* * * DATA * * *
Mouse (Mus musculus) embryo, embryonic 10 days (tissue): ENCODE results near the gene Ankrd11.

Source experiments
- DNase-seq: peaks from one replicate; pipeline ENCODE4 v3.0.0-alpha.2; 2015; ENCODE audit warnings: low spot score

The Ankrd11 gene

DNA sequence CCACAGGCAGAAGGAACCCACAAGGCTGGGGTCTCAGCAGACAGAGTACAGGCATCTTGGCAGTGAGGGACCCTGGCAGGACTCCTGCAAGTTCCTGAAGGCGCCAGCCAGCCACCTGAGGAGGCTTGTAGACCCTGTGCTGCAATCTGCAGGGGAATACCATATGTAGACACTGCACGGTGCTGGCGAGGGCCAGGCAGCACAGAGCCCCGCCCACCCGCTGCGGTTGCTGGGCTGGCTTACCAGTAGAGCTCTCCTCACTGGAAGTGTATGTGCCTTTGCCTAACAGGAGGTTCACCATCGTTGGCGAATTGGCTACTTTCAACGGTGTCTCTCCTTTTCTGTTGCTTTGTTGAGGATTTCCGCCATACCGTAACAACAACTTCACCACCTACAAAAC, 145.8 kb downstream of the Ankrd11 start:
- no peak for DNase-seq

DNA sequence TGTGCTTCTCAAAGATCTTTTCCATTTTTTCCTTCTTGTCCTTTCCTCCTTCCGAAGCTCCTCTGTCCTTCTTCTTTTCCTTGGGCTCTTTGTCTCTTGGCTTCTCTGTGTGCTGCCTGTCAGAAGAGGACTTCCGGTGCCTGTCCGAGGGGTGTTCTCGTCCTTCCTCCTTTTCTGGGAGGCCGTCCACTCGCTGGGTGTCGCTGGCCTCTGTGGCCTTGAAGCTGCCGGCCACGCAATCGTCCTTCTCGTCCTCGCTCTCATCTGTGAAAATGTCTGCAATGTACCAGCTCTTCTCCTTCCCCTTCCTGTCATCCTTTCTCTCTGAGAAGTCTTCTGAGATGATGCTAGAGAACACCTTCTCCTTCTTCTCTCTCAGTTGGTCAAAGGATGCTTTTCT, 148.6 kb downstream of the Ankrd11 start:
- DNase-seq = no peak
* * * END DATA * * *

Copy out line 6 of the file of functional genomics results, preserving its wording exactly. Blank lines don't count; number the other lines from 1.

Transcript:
- no peak for DNase-seq